Candlemaiden: The Stranger Shore

Fourth Chapter: Schooling

In five more days, they reached their new school— a refurbished mill complex with a stretch of ramshackle roofing— where wagons of girls had already arrived. The less that is said of Iris’s time at schooling, the better, though perhaps there are some things you ought to know.

All the girls slept in one long room with their flimsy beds all in a row. Iris had the bed farthest from the door right beneath a window, where it was cold in the winter and damp in the summer and never entirely pleasant. She kept company with three white mice who sometimes the other girls could see, and when she slept rarely was it her own dreams that she dreamed.

Raised in a church, she already knew her numbers and her letters and even how to put them together, so she often skipped lessons, her body politely in class while her mind travelled through fields of high grass. And she would play all sorts of games with her mice friends, games of tag and chase that she had never played with the town children. Her favorite was hide-and-seek, because even though the mice were blind they could hear and feel and smell very well, so that if she breathed too heavily one might feel his whiskers stir, another might apprehend the sound of her exhale, and the third would catch the scents of breakfast on her.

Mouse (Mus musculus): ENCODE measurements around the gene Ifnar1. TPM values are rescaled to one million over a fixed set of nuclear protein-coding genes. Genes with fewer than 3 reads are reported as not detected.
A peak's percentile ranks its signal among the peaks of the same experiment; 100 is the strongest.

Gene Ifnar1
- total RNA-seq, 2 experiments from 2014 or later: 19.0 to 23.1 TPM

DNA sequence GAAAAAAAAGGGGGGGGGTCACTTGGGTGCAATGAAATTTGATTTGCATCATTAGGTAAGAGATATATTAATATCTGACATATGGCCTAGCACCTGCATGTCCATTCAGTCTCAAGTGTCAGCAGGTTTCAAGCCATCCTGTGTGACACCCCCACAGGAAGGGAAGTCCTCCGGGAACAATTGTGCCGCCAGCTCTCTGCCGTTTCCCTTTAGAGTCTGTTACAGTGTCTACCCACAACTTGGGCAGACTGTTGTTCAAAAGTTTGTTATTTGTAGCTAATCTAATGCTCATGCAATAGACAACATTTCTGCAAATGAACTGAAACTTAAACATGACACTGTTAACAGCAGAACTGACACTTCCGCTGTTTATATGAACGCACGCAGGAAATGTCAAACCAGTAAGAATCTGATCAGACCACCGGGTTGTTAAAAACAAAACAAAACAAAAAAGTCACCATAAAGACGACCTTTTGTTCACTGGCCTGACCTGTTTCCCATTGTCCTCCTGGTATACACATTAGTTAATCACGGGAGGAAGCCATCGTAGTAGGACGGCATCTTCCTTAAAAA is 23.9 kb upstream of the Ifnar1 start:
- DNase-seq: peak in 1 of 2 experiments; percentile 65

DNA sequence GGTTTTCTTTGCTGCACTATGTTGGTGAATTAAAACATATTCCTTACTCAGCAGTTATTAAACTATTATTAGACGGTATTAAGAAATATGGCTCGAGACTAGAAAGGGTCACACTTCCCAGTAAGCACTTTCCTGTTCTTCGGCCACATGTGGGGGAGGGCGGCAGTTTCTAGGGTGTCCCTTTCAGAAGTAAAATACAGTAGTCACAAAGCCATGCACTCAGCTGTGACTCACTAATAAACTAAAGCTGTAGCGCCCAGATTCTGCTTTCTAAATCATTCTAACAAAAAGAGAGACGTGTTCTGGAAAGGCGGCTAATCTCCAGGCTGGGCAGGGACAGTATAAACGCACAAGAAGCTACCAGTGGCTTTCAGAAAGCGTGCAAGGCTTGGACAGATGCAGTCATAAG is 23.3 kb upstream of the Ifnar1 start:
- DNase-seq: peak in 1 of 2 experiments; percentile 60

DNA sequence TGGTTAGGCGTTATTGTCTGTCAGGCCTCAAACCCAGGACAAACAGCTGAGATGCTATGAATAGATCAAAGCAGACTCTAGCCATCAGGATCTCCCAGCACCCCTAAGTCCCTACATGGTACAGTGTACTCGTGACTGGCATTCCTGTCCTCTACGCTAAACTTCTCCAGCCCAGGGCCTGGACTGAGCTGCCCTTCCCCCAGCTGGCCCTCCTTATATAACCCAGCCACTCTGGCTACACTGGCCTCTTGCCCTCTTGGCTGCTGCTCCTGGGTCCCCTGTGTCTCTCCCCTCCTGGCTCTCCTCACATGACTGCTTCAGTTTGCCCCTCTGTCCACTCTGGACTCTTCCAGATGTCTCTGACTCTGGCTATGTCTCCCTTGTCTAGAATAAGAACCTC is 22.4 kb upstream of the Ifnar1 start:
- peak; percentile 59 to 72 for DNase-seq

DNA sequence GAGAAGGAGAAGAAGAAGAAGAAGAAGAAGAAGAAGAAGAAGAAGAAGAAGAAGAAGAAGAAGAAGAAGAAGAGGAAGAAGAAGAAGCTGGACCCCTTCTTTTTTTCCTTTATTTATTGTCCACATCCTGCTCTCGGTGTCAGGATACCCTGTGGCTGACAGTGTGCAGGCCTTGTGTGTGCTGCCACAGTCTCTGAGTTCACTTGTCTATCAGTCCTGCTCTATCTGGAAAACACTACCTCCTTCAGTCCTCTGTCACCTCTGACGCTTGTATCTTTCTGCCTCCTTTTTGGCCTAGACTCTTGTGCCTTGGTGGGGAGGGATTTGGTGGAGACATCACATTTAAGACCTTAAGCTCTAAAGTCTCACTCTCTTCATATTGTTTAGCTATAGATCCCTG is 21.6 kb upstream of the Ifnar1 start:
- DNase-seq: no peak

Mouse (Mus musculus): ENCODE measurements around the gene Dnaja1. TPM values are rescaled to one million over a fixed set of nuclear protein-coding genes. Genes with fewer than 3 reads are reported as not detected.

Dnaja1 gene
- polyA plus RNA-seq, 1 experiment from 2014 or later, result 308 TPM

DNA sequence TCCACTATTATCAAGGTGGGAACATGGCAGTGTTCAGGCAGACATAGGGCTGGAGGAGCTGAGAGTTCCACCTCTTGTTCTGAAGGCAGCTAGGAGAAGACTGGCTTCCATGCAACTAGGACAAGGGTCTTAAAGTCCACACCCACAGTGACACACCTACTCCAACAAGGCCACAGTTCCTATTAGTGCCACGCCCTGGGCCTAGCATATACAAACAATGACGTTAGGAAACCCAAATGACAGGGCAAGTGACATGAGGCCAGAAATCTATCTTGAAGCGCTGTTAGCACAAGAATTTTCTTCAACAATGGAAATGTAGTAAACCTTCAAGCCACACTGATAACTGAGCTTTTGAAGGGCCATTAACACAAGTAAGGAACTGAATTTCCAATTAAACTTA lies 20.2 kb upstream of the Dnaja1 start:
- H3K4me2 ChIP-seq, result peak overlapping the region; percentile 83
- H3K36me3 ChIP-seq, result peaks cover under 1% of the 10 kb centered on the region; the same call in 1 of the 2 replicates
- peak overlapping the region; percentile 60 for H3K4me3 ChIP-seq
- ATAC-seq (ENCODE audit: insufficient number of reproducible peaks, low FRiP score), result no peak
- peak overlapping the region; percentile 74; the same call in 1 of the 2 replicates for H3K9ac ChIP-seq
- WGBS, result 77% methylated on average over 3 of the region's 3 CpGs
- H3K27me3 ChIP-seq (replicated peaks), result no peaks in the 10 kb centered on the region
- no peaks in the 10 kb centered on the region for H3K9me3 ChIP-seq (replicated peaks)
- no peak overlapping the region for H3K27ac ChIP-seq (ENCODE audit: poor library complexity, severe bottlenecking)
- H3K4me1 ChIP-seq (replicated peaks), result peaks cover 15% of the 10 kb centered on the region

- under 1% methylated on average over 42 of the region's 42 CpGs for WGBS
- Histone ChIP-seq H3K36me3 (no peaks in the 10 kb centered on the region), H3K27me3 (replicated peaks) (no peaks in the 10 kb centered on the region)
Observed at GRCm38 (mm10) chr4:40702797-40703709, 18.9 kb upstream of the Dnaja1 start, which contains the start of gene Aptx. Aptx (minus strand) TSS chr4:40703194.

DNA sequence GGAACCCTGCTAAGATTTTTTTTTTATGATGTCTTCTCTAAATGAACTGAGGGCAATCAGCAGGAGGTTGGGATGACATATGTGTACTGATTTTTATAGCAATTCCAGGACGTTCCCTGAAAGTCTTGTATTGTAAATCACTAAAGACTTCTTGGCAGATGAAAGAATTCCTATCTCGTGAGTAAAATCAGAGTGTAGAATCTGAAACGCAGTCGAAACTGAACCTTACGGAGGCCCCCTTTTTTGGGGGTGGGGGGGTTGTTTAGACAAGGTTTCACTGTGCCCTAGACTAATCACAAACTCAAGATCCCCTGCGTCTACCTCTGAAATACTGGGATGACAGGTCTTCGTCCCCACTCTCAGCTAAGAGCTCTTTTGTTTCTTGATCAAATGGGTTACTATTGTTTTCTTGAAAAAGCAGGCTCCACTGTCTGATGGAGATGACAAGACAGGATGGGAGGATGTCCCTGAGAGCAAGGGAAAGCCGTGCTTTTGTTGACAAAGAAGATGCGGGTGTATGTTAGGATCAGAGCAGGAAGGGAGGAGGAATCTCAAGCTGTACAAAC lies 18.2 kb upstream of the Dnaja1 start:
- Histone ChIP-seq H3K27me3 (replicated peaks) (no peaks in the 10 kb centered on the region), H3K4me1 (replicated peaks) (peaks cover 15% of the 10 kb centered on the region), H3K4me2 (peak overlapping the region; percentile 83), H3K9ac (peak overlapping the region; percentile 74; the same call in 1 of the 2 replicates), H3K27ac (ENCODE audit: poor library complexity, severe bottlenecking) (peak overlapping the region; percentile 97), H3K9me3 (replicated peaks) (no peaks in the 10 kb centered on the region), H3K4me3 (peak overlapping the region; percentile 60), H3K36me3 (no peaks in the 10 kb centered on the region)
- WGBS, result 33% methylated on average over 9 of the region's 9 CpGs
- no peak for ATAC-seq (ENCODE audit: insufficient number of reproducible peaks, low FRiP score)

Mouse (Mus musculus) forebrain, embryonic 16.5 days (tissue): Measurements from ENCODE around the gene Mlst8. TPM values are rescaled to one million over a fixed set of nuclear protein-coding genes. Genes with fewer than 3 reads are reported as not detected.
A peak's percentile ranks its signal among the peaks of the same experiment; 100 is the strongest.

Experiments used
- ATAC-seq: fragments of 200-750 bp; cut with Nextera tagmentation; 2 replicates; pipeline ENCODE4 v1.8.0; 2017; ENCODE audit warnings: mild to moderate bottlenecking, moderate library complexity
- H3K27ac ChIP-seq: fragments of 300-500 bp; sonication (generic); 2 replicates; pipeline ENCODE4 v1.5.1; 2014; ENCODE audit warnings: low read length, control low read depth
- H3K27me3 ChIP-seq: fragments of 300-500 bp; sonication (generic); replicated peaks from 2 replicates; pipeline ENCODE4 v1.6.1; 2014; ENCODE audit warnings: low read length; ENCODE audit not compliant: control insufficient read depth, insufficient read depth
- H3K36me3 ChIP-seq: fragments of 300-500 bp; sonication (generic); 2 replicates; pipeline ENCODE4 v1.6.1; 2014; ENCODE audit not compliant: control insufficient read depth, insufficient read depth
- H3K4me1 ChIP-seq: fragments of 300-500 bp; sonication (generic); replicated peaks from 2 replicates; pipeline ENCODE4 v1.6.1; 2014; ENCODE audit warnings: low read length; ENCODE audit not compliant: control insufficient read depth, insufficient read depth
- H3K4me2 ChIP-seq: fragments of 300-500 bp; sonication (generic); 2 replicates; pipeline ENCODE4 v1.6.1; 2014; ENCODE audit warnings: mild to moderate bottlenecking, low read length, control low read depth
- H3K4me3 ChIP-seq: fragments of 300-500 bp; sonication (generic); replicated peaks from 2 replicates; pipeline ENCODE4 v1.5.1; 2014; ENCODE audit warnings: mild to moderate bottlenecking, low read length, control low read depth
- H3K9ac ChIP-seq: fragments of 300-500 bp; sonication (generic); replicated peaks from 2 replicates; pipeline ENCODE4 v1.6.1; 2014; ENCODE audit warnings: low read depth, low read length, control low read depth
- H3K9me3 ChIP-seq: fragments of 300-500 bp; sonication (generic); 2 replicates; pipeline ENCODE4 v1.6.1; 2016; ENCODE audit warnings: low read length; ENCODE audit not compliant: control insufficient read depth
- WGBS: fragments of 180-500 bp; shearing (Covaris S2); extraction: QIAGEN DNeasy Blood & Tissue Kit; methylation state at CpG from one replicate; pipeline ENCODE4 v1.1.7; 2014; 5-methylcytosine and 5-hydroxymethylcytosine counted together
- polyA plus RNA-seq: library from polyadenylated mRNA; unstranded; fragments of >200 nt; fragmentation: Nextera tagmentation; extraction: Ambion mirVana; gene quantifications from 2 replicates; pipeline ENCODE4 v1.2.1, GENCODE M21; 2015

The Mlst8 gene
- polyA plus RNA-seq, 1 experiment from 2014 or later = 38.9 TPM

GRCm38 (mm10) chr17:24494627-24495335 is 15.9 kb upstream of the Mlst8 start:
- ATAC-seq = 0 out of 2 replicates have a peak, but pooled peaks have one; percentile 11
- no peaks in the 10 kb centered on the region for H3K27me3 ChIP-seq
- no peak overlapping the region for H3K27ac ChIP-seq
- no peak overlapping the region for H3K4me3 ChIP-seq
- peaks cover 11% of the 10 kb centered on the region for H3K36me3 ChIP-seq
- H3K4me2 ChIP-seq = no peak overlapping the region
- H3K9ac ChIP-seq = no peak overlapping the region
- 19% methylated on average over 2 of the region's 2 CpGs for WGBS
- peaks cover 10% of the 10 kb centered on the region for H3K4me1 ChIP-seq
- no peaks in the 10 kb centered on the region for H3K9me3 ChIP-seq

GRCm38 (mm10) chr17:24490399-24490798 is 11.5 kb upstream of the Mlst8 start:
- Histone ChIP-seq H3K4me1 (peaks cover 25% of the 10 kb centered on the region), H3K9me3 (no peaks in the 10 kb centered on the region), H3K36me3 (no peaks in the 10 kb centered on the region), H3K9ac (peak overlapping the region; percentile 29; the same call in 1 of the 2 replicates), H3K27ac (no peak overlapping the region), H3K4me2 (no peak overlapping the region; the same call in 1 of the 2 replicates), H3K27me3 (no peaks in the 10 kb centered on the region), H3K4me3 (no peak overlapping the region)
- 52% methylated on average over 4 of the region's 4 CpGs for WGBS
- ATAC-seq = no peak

Lessons rarely held her attention, but she did learn that across the sea there were contraptions called machines that did the work of men and beasts with unfeeling efficiency. She learned another King had claimed their kingdom, and that it was his fault that she was in school instead of with her candles.

She did have one dream that was all her own, and not a borrowed nightmare from the frail little girls that lay in sad beds in a long room in an unfriendly place. She dreamed she was surrounded by rows of candles all around and that she sat across from Mother Hall, who was stitching shoes of canvas and cloth while wearing a gray funeral shawl.

“Now, child,” she had said, “I’ve travelled out of this world and into the next, and it’s a right shame because I have so much left to teach you. I suppose this dream will have to do.”

In the dream, days dragged on as Iris learned far more of her spiritcraft than she imagined there could ever be. She learned dances that corresponded with banishments, a runic alphabet Mother Hall had in life only hinted at, a bleak binding that tied an unwilling spirit to flesh. Things she had always taken for granted- lighting fire with a wave of her hand, leaving her body to let her mind roam free, communicating with the candlekin and the odd creatures who lived in wells and river bends – were mercilessly deconstructed and then expanded on. There were hurried lessons on reading entrails and other auguries, a rushed review of herblore followed by a flood of new properties she had to learn, and an incongruous break where Iris was asked to recite childhood rhymes like “Little Mary all a-Drowned,” “The Three Ladies,” and “Acadia’s Castle.”